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MSPs reject calls to scrap parking levy for councils

A bid to ditch controversial plans on work place parking charges has failed.

Parking: Bid to ditch plans rejected. <strong>Pixabay</strong>
Parking: Bid to ditch plans rejected. Pixabay

A bid to ditch controversial plans on work place parking charges from legislation has failed. 

In a vote at the Scottish Parliament on Wednesday, a Scottish Labour amendment calling for the removal of the proposal from the Transport (Scotland) Bill was rejected by 65 votes to 54. 

The controversial measure is being introduced after the Scottish Government reached a deal with the Scottish Greens to agree its budget earlier this year. 

It will give local authorities the choice of whether to impose the levy. If they chose to then do so, employers would have to pay an annual tax to the council for every parking space that they provide – however, this cost could be passed onto staff. 

Scottish Labour MSP Neil Bibby, who lodged an amendment to remove the provision from the Bill, said that it would penalise working people. 

“Be in no doubt, this levy is a regressive tax on workers that will the lowest paid hardest,” said Mr Bibby. “It is not consequence-free, it is not fundamentally a solution to climate change and far from incentivising modal shift, it penalises those for whom modal shift is not an option. 

“It’s not an option because for many working people, public transport in Scotland is simply not good enough.”

He added: “The SNP aren’t listening – they will not listen to the trade unions, they will not listen to the business community, and they will not listen to the people of Scotland themselves. 

“This proposal has served no other purpose than to give the Scottish Green Party a reason to vote for an SNP budget. 

“An SNP budget which has slashed core funding for councils, the very councils they say this levy is supposed to support.” 

Transport Secretary Michael Matheson accused Scottish Labour of “hypocrisy” over their opposition to the proposal, highlighting the introduction of a similar scheme at the Labour-run Nottingham City council.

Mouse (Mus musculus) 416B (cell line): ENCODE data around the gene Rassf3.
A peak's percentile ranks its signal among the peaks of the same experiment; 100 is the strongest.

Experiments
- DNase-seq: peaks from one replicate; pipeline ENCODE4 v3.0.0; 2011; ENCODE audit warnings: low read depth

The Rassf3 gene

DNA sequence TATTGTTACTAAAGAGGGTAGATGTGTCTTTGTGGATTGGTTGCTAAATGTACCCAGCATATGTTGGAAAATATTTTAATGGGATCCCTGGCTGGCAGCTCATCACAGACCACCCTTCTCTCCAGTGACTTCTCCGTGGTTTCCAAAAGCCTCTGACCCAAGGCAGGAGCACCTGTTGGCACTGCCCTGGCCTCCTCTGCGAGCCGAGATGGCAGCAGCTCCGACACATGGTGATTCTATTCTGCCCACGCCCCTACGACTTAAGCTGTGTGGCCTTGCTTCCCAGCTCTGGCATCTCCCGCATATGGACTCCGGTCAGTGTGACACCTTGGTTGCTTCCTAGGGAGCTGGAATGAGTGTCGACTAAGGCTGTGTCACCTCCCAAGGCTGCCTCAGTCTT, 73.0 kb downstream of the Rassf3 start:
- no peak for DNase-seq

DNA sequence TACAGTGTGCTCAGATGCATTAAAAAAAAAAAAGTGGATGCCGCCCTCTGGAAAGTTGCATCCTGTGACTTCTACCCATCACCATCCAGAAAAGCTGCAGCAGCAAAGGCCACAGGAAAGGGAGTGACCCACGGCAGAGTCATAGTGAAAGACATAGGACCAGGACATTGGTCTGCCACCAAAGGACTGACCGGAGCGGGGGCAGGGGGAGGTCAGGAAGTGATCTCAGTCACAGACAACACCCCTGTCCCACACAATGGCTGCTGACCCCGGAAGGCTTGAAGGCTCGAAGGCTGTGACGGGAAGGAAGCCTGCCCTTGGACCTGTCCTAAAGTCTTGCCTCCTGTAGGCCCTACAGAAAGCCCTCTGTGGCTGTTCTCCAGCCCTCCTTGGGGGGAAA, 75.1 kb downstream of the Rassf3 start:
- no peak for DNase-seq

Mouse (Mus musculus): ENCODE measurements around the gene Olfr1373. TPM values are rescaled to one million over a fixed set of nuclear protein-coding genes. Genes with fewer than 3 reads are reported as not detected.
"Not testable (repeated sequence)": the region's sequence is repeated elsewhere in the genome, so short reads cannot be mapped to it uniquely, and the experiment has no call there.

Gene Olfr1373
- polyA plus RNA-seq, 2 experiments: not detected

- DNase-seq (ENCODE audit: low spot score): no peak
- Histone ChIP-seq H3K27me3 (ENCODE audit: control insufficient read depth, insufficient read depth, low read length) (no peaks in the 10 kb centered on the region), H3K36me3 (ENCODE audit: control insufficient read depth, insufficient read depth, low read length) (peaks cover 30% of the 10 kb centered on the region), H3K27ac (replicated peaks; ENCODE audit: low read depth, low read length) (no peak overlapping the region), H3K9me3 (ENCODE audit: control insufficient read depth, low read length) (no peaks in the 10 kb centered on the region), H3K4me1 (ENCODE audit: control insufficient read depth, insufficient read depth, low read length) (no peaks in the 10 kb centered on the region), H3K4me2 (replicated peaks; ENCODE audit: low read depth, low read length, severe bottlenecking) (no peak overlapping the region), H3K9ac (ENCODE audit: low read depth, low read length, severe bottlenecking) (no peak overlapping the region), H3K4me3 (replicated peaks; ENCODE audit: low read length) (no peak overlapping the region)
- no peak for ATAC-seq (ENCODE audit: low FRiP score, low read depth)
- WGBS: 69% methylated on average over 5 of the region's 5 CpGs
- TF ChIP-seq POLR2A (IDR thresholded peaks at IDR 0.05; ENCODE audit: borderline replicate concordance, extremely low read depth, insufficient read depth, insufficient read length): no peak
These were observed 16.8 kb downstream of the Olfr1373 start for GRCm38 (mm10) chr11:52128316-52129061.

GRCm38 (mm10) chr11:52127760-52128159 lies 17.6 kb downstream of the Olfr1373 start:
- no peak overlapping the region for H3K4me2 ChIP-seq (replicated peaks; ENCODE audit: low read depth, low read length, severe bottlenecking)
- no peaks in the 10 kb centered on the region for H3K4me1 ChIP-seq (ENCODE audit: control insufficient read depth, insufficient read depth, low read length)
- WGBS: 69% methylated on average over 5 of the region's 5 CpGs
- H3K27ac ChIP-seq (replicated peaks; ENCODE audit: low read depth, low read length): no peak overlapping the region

Mr Matheson also said that the proposal was a “power, not a duty” for councils. “John Finnie’s amendments introduced at stage two bring in a modest, discretionary power for local authorities to introduce such a scheme,” he said. 

“It’s a power, not a duty. There is a high degree of local decision making in how a scheme is set up, with local authorities having wide powers to shape how that scheme is shaped to meet local needs. “

Scottish Liberal Democrat MSP Mike Rumbles said the only reason the workplace parking levy was included in the Bill was because of the budget deal that was agreed by the Government. 

“What I find amazing is that the SNP administration didn’t have to do it and that’s what surprises me,” said Mr Rumbles. 

Addressing the Scottish Government, he added: “You’ve landed yourselves with something you didn’t need to do.” 

Speaking in support of efforts to remove the levy from the Bill, Scottish Conservative MSP Murdo Fraser said: “The simple fact is that the car park tax is a bad idea. 

“It is a bad idea because it is a regressive tax likely to cost up to £500 a year which will hit lowest paid workers the hardest. 

David Lonsdale, director of the Scottish Retail Consortium, said: “Workplace parking levies are a charter for extra cost and complexity and it is disappointing MSPs are backing them. 

“The introduction of a levy will see firms’ taxed twice for the parking places they provide for staff, on top of the business rates already paid on those spaces. 

“The dearth any business and regulatory impact assessment to accompany the introduction of this new tax is bewildering.” 

The Scottish Government has already specified that NHS sites would not be included in any charging scheme brought in by local councils. 


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